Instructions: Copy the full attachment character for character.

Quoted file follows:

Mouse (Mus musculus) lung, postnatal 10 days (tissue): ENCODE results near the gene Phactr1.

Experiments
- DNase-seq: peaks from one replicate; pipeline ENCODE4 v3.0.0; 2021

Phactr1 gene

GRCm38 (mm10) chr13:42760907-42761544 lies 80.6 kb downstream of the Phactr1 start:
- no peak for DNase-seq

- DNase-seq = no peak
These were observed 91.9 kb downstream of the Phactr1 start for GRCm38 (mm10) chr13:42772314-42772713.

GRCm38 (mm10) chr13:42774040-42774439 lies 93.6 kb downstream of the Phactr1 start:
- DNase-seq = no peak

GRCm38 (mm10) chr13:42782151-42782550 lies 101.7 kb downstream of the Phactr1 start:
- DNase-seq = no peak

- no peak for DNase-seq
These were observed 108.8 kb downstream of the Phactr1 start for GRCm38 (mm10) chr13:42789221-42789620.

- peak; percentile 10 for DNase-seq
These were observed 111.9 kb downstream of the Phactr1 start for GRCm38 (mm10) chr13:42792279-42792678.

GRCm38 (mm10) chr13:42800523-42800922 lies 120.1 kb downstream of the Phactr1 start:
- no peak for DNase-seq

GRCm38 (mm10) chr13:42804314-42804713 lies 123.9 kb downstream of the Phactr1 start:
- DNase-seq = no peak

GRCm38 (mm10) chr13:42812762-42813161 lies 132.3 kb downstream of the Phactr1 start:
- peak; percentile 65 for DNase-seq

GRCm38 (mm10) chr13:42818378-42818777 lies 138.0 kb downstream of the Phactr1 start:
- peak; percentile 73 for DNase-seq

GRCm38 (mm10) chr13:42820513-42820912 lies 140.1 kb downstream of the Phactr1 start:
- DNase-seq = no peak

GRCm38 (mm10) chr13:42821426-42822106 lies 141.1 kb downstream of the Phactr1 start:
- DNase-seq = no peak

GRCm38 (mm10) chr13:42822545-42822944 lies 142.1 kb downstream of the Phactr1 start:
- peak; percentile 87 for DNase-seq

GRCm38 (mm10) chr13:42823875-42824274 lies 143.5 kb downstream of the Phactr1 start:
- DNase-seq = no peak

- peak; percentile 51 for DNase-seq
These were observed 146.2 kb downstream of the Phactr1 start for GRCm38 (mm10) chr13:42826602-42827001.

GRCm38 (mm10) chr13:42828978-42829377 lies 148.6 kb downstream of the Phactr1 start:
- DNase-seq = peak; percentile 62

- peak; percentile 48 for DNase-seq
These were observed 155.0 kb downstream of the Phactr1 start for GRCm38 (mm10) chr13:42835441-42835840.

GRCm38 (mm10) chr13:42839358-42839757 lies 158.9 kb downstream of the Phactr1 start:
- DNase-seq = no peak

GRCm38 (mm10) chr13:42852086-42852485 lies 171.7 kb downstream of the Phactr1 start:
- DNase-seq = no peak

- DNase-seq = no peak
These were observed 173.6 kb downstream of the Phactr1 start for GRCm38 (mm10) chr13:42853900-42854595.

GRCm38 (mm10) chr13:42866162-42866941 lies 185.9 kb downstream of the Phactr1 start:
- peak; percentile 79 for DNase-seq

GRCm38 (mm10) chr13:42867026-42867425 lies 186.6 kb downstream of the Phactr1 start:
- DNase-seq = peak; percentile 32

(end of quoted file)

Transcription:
Mouse (Mus musculus) lung, postnatal 10 days (tissue): ENCODE results near the gene Phactr1.

Experiments
- DNase-seq: peaks from one replicate; pipeline ENCODE4 v3.0.0; 2021

Phactr1 gene

GRCm38 (mm10) chr13:42760907-42761544 lies 80.6 kb downstream of the Phactr1 start:
- no peak for DNase-seq

- DNase-seq = no peak
These were observed 91.9 kb downstream of the Phactr1 start for GRCm38 (mm10) chr13:42772314-42772713.

GRCm38 (mm10) chr13:42774040-42774439 lies 93.6 kb downstream of the Phactr1 start:
- DNase-seq = no peak

GRCm38 (mm10) chr13:42782151-42782550 lies 101.7 kb downstream of the Phactr1 start:
- DNase-seq = no peak

- no peak for DNase-seq
These were observed 108.8 kb downstream of the Phactr1 start for GRCm38 (mm10) chr13:42789221-42789620.

- peak; percentile 10 for DNase-seq
These were observed 111.9 kb downstream of the Phactr1 start for GRCm38 (mm10) chr13:42792279-42792678.

GRCm38 (mm10) chr13:42800523-42800922 lies 120.1 kb downstream of the Phactr1 start:
- no peak for DNase-seq

GRCm38 (mm10) chr13:42804314-42804713 lies 123.9 kb downstream of the Phactr1 start:
- DNase-seq = no peak

GRCm38 (mm10) chr13:42812762-42813161 lies 132.3 kb downstream of the Phactr1 start:
- peak; percentile 65 for DNase-seq

GRCm38 (mm10) chr13:42818378-42818777 lies 138.0 kb downstream of the Phactr1 start:
- peak; percentile 73 for DNase-seq

GRCm38 (mm10) chr13:42820513-42820912 lies 140.1 kb downstream of the Phactr1 start:
- DNase-seq = no peak

GRCm38 (mm10) chr13:42821426-42822106 lies 141.1 kb downstream of the Phactr1 start:
- DNase-seq = no peak

GRCm38 (mm10) chr13:42822545-42822944 lies 142.1 kb downstream of the Phactr1 start:
- peak; percentile 87 for DNase-seq

GRCm38 (mm10) chr13:42823875-42824274 lies 143.5 kb downstream of the Phactr1 start:
- DNase-seq = no peak

- peak; percentile 51 for DNase-seq
These were observed 146.2 kb downstream of the Phactr1 start for GRCm38 (mm10) chr13:42826602-42827001.

GRCm38 (mm10) chr13:42828978-42829377 lies 148.6 kb downstream of the Phactr1 start:
- DNase-seq = peak; percentile 62

- peak; percentile 48 for DNase-seq
These were observed 155.0 kb downstream of the Phactr1 start for GRCm38 (mm10) chr13:42835441-42835840.

GRCm38 (mm10) chr13:42839358-42839757 lies 158.9 kb downstream of the Phactr1 start:
- DNase-seq = no peak

GRCm38 (mm10) chr13:42852086-42852485 lies 171.7 kb downstream of the Phactr1 start:
- DNase-seq = no peak

- DNase-seq = no peak
These were observed 173.6 kb downstream of the Phactr1 start for GRCm38 (mm10) chr13:42853900-42854595.

GRCm38 (mm10) chr13:42866162-42866941 lies 185.9 kb downstream of the Phactr1 start:
- peak; percentile 79 for DNase-seq

GRCm38 (mm10) chr13:42867026-42867425 lies 186.6 kb downstream of the Phactr1 start:
- DNase-seq = peak; percentile 32